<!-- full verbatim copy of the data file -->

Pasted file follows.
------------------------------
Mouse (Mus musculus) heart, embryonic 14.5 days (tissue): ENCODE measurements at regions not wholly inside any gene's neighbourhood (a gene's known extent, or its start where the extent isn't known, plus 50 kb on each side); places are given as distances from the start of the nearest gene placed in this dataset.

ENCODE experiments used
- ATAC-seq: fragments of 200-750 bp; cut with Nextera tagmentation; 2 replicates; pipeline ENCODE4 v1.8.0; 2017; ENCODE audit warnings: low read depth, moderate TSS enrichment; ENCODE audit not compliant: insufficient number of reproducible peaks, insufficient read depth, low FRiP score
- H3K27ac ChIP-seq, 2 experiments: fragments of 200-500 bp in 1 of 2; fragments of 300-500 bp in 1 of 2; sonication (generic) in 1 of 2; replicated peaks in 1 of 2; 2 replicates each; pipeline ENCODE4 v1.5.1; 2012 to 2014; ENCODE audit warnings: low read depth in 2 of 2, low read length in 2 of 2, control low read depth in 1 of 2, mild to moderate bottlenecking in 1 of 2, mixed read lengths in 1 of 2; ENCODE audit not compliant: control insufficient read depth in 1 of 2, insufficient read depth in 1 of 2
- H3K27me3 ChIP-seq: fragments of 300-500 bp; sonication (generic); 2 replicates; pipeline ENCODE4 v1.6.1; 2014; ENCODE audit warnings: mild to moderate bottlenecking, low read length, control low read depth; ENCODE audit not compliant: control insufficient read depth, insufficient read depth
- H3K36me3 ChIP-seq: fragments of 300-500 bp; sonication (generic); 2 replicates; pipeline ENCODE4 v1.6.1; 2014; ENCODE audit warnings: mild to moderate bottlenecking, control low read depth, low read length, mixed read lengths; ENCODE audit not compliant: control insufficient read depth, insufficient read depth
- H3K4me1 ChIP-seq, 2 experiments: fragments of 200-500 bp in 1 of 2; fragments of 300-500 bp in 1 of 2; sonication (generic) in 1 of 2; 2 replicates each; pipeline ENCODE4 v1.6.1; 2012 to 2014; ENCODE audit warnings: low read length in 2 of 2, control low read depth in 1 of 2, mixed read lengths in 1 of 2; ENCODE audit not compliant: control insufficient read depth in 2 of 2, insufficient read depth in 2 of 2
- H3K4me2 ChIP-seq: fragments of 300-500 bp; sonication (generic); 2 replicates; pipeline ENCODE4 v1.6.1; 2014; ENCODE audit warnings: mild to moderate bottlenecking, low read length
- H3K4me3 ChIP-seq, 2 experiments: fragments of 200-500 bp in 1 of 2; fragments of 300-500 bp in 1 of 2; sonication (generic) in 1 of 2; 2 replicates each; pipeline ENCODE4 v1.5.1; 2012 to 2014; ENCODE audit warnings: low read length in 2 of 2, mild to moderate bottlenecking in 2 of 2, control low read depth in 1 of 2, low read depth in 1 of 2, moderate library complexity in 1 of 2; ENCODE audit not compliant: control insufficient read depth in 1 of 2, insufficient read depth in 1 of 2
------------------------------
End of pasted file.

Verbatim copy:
Mouse (Mus musculus) heart, embryonic 14.5 days (tissue): ENCODE measurements at regions not wholly inside any gene's neighbourhood (a gene's known extent, or its start where the extent isn't known, plus 50 kb on each side); places are given as distances from the start of the nearest gene placed in this dataset.

ENCODE experiments used
- ATAC-seq: fragments of 200-750 bp; cut with Nextera tagmentation; 2 replicates; pipeline ENCODE4 v1.8.0; 2017; ENCODE audit warnings: low read depth, moderate TSS enrichment; ENCODE audit not compliant: insufficient number of reproducible peaks, insufficient read depth, low FRiP score
- H3K27ac ChIP-seq, 2 experiments: fragments of 200-500 bp in 1 of 2; fragments of 300-500 bp in 1 of 2; sonication (generic) in 1 of 2; replicated peaks in 1 of 2; 2 replicates each; pipeline ENCODE4 v1.5.1; 2012 to 2014; ENCODE audit warnings: low read depth in 2 of 2, low read length in 2 of 2, control low read depth in 1 of 2, mild to moderate bottlenecking in 1 of 2, mixed read lengths in 1 of 2; ENCODE audit not compliant: control insufficient read depth in 1 of 2, insufficient read depth in 1 of 2
- H3K27me3 ChIP-seq: fragments of 300-500 bp; sonication (generic); 2 replicates; pipeline ENCODE4 v1.6.1; 2014; ENCODE audit warnings: mild to moderate bottlenecking, low read length, control low read depth; ENCODE audit not compliant: control insufficient read depth, insufficient read depth
- H3K36me3 ChIP-seq: fragments of 300-500 bp; sonication (generic); 2 replicates; pipeline ENCODE4 v1.6.1; 2014; ENCODE audit warnings: mild to moderate bottlenecking, control low read depth, low read length, mixed read lengths; ENCODE audit not compliant: control insufficient read depth, insufficient read depth
- H3K4me1 ChIP-seq, 2 experiments: fragments of 200-500 bp in 1 of 2; fragments of 300-500 bp in 1 of 2; sonication (generic) in 1 of 2; 2 replicates each; pipeline ENCODE4 v1.6.1; 2012 to 2014; ENCODE audit warnings: low read length in 2 of 2, control low read depth in 1 of 2, mixed read lengths in 1 of 2; ENCODE audit not compliant: control insufficient read depth in 2 of 2, insufficient read depth in 2 of 2
- H3K4me2 ChIP-seq: fragments of 300-500 bp; sonication (generic); 2 replicates; pipeline ENCODE4 v1.6.1; 2014; ENCODE audit warnings: mild to moderate bottlenecking, low read length
- H3K4me3 ChIP-seq, 2 experiments: fragments of 200-500 bp in 1 of 2; fragments of 300-500 bp in 1 of 2; sonication (generic) in 1 of 2; 2 replicates each; pipeline ENCODE4 v1.5.1; 2012 to 2014; ENCODE audit warnings: low read length in 2 of 2, mild to moderate bottlenecking in 2 of 2, control low read depth in 1 of 2, low read depth in 1 of 2, moderate library complexity in 1 of 2; ENCODE audit not compliant: control insufficient read depth in 1 of 2, insufficient read depth in 1 of 2